“While Chicagoans eagerly await the return of live music and entertainment to venues across the city, Chicago’s newest venue has been putting on live indoor shows already. Epiphany Center for the Arts, which includes the former Church of the Epiphany at 201 S. Ashland Ave. along with other buildings on its 42,000-square-foot campus, is home to three unique venues — Epiphany Hall, The Sanctuary and The Catacombs — along with a cafe and a courtyard.
“Developer David Chase and his wife, Kimberly Rachal, converted the former church and adjacent property into a $15 million venue to host live music, art exhibits, weddings, galas and other private events.
“The church, constructed in 1885 with additions built in 1895, was bought by a team led by Chase in 2017 in what he described as the most complex deal of his career — and one he first viewed through the lens of a developer rather than a venue owner.
“Additionally, he said it was ‘too premature’ for a residential development. However, while various people were looking at his new property, one remarked that the sanctuary would make an amazing music venue. Another told Chase the same thing about Epiphany Hall. And a third told him that it would be perfect for art exhibits, and it made him think of using it for events. But at the time he was thinking short-term.
“After closing in 2017, it took almost two years to restore the venue. Chase said the entire project cost $14.7 million, and was privately funded and came in under budget.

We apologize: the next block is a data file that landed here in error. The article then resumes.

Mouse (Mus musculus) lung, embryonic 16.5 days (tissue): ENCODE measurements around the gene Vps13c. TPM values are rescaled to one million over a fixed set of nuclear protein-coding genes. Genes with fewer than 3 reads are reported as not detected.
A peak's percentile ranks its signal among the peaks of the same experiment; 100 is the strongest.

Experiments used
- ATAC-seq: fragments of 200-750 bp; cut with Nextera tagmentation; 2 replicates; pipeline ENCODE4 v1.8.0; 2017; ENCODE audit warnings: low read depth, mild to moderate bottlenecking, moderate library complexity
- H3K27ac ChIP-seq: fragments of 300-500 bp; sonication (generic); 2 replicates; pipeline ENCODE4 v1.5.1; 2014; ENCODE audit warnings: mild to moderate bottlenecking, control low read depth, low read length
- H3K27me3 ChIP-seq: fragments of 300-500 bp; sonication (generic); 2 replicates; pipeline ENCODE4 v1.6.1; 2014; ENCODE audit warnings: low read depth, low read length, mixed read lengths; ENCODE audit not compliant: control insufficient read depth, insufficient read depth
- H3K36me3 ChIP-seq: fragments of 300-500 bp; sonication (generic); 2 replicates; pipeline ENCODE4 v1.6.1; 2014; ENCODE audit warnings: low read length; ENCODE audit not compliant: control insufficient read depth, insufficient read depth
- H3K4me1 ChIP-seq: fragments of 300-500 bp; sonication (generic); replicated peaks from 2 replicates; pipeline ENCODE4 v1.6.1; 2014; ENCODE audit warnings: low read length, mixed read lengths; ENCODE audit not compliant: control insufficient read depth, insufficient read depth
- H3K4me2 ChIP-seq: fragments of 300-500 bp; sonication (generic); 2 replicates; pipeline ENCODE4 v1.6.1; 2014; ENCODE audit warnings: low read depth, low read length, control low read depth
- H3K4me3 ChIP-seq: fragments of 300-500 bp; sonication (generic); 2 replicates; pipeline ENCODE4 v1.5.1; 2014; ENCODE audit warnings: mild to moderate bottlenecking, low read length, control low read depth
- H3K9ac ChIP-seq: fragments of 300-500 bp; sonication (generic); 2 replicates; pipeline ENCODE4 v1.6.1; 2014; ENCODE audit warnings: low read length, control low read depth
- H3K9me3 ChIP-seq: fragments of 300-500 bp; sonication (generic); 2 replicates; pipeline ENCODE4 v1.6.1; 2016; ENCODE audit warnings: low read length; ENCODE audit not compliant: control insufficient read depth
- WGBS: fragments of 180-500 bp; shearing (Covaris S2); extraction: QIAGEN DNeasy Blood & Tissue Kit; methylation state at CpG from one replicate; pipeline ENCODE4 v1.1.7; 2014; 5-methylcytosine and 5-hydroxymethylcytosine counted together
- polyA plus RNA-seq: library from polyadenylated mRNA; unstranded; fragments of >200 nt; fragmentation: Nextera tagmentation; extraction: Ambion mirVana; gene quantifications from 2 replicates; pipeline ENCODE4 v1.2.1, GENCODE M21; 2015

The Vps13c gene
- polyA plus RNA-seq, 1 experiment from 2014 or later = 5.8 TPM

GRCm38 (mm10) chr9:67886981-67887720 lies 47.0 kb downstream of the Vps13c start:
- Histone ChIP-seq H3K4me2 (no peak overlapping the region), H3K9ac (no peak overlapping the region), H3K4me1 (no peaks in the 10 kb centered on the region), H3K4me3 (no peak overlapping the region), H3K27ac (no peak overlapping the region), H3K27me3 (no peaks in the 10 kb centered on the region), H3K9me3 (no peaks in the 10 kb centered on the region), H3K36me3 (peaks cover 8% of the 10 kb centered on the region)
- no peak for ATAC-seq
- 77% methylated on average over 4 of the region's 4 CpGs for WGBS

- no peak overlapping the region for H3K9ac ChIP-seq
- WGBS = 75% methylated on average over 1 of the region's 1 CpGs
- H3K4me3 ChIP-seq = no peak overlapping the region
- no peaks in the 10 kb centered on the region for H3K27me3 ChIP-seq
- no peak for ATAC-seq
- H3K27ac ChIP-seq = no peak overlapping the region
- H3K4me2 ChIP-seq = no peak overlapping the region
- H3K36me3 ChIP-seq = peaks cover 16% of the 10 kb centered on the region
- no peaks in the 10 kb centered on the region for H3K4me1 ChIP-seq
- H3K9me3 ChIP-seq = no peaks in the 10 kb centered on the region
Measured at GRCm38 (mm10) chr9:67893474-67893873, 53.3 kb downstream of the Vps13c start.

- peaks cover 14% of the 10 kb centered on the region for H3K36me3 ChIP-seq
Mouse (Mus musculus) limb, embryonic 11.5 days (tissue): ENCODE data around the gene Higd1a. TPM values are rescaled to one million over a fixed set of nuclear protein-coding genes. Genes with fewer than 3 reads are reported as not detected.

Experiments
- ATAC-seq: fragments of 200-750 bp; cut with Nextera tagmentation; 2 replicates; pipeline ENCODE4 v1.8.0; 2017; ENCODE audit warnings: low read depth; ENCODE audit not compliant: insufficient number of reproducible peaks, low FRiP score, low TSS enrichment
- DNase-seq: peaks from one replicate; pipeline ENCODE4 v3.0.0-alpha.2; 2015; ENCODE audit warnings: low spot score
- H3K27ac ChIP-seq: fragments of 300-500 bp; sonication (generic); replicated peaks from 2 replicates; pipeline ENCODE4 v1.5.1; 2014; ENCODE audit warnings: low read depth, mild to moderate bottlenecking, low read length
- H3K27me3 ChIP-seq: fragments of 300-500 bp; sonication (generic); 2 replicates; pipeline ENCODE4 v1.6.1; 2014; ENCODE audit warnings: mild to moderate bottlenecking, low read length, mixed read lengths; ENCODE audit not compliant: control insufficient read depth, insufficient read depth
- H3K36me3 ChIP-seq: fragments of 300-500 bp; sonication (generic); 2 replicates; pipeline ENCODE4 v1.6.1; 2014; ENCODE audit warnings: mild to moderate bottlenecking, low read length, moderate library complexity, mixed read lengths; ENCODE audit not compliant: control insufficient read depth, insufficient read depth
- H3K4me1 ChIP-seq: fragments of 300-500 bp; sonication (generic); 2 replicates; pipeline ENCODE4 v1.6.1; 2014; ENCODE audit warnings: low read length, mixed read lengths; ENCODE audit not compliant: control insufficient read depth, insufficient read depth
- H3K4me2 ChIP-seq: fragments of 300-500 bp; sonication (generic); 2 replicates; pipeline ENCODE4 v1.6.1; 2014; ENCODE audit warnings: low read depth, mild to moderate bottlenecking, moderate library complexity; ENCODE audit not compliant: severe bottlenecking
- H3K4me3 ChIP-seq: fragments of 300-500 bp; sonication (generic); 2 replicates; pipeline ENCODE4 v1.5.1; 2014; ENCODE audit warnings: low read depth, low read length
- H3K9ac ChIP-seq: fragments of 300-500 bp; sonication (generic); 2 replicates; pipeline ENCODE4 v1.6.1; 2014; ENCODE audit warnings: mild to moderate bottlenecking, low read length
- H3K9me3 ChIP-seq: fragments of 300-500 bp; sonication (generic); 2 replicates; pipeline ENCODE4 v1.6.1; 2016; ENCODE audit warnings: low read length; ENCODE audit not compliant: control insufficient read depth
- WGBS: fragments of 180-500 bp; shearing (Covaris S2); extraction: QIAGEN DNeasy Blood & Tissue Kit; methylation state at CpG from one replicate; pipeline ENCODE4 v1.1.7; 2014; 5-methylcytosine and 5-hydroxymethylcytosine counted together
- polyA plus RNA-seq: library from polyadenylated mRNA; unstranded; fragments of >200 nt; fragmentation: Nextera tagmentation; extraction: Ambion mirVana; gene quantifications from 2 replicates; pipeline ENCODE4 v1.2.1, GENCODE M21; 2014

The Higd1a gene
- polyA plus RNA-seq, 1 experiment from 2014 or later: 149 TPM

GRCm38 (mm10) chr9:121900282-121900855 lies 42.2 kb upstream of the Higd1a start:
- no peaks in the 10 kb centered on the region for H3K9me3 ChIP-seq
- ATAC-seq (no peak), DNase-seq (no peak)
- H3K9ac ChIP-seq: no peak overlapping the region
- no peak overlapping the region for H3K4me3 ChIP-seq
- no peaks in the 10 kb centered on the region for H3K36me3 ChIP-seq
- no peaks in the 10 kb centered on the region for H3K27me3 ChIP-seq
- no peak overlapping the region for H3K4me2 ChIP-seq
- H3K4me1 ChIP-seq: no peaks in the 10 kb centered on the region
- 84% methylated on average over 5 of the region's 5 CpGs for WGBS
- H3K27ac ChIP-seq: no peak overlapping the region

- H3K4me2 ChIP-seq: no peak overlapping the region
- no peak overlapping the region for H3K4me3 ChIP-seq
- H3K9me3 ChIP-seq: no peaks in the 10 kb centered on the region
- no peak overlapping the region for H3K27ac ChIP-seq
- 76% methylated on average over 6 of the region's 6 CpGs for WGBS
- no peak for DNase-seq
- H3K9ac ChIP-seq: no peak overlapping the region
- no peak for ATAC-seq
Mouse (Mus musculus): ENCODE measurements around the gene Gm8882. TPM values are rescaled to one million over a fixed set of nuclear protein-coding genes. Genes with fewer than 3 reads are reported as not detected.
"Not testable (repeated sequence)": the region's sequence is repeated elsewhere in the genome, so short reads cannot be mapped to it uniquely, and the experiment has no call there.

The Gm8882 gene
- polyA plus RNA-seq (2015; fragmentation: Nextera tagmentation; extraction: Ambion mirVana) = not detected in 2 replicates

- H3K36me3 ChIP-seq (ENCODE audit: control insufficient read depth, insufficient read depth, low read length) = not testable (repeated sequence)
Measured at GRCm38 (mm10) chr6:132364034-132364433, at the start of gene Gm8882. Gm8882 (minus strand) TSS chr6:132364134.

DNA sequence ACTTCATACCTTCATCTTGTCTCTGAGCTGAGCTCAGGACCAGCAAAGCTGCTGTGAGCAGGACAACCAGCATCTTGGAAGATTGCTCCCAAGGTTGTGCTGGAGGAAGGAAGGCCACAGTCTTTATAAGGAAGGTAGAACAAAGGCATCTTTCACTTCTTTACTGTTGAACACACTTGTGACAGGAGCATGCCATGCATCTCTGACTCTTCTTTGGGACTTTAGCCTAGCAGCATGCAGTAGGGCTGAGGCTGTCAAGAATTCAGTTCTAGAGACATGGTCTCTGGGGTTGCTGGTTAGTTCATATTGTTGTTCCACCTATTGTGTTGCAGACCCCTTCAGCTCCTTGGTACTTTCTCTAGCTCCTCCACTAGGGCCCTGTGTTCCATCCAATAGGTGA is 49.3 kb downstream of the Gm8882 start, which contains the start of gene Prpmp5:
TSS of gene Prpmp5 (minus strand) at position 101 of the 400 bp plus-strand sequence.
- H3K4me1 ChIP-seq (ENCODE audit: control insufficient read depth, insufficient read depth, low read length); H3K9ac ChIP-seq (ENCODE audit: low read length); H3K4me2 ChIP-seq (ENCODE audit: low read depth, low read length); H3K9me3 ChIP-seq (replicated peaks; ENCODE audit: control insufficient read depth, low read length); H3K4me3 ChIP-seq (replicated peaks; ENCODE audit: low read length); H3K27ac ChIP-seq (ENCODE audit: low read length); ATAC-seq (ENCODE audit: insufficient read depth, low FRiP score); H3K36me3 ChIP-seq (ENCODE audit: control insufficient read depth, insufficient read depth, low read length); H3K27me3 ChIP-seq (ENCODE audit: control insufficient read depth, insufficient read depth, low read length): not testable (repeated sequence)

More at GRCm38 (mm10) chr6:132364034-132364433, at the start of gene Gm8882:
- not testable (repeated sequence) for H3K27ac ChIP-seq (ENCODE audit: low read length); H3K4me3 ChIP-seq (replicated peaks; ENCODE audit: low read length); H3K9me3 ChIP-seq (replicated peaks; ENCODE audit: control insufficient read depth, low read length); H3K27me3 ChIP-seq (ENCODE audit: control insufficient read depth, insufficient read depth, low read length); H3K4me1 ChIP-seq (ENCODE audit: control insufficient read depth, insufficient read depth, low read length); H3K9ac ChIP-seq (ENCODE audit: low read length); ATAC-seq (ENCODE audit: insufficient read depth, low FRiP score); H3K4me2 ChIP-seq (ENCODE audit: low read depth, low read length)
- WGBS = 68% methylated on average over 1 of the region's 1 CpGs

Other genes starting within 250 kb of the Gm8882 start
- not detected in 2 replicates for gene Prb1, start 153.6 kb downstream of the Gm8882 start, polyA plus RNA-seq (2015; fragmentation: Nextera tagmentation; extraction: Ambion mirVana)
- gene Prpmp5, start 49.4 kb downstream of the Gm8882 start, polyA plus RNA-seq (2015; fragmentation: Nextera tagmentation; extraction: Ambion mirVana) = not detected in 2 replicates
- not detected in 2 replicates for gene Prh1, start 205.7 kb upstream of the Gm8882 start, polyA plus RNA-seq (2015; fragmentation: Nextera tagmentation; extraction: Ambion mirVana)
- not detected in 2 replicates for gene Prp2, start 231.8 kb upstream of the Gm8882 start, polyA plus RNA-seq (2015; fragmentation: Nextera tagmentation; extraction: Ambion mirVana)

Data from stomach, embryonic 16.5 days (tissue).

“While the church’s ‘bones’ were in very good shape, Chase said they restored the stained glass, installed a new HVAC system, new plumbing, electrical and excavated two feet from the floor of the basement. While they brought things up to date, crews were diligent about preserving much of the church’s original character, like the terracotta tiles inside the church and the woodwork throughout all the buildings.
“Up one floor is the Sanctuary, a smaller venue with a capacity of 150 that in the 1960s was the meeting spot of the Black Panthers. It also hosted Fred Hampton’s memorial. (Chiarito, Block Club Chicago, 3/15/21)
Preservation Chicago has been an advocate for the preservation and adaptive reuse of the Epiphany Center for the Arts / former Church of the Epiphany for many years. We’re thrilled by the current reuse plan and hope that its becomes template for the creative reuse of other shuttered religious buildings.
Chicago’s Newest Music Venue, Epiphany Center For The Arts, Is Staging Live, Social-Distanced Indoor Shows; Developer David Chase and his wife, Kimberly Rachal, converted the former church and adjacent property into a $15 million venue to host live music, art exhibits, weddings, galas and private events, Bob Chiarito, Block Club Chicago, 3/15/21